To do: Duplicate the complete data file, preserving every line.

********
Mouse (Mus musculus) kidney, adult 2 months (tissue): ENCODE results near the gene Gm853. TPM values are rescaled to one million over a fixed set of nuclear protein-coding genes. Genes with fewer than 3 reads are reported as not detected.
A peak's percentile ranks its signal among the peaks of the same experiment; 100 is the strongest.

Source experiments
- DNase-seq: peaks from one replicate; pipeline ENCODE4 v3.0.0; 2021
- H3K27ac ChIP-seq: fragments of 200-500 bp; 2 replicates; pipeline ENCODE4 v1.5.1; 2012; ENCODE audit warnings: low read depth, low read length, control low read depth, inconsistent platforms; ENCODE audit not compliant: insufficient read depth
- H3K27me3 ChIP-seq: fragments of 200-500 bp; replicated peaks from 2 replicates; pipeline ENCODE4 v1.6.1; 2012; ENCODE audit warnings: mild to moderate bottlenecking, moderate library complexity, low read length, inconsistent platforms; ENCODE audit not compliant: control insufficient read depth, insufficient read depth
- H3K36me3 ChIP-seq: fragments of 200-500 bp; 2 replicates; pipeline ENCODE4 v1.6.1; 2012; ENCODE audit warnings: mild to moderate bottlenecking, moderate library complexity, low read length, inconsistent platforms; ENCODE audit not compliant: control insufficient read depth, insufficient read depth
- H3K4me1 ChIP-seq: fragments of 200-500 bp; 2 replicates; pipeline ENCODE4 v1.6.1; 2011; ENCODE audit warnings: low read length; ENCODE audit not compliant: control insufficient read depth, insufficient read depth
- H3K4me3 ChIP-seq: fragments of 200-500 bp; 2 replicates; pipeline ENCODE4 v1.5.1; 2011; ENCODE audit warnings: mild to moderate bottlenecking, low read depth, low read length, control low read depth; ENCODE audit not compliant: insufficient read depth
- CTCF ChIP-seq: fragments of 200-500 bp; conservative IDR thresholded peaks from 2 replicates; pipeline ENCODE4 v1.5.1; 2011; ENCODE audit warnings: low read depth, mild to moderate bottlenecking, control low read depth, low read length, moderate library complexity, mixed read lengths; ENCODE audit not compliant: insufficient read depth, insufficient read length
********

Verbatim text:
Mouse (Mus musculus) kidney, adult 2 months (tissue): ENCODE results near the gene Gm853. TPM values are rescaled to one million over a fixed set of nuclear protein-coding genes. Genes with fewer than 3 reads are reported as not detected.
A peak's percentile ranks its signal among the peaks of the same experiment; 100 is the strongest.

Source experiments
- DNase-seq: peaks from one replicate; pipeline ENCODE4 v3.0.0; 2021
- H3K27ac ChIP-seq: fragments of 200-500 bp; 2 replicates; pipeline ENCODE4 v1.5.1; 2012; ENCODE audit warnings: low read depth, low read length, control low read depth, inconsistent platforms; ENCODE audit not compliant: insufficient read depth
- H3K27me3 ChIP-seq: fragments of 200-500 bp; replicated peaks from 2 replicates; pipeline ENCODE4 v1.6.1; 2012; ENCODE audit warnings: mild to moderate bottlenecking, moderate library complexity, low read length, inconsistent platforms; ENCODE audit not compliant: control insufficient read depth, insufficient read depth
- H3K36me3 ChIP-seq: fragments of 200-500 bp; 2 replicates; pipeline ENCODE4 v1.6.1; 2012; ENCODE audit warnings: mild to moderate bottlenecking, moderate library complexity, low read length, inconsistent platforms; ENCODE audit not compliant: control insufficient read depth, insufficient read depth
- H3K4me1 ChIP-seq: fragments of 200-500 bp; 2 replicates; pipeline ENCODE4 v1.6.1; 2011; ENCODE audit warnings: low read length; ENCODE audit not compliant: control insufficient read depth, insufficient read depth
- H3K4me3 ChIP-seq: fragments of 200-500 bp; 2 replicates; pipeline ENCODE4 v1.5.1; 2011; ENCODE audit warnings: mild to moderate bottlenecking, low read depth, low read length, control low read depth; ENCODE audit not compliant: insufficient read depth
- CTCF ChIP-seq: fragments of 200-500 bp; conservative IDR thresholded peaks from 2 replicates; pipeline ENCODE4 v1.5.1; 2011; ENCODE audit warnings: low read depth, mild to moderate bottlenecking, control low read depth, low read length, moderate library complexity, mixed read lengths; ENCODE audit not compliant: insufficient read depth, insufficient read length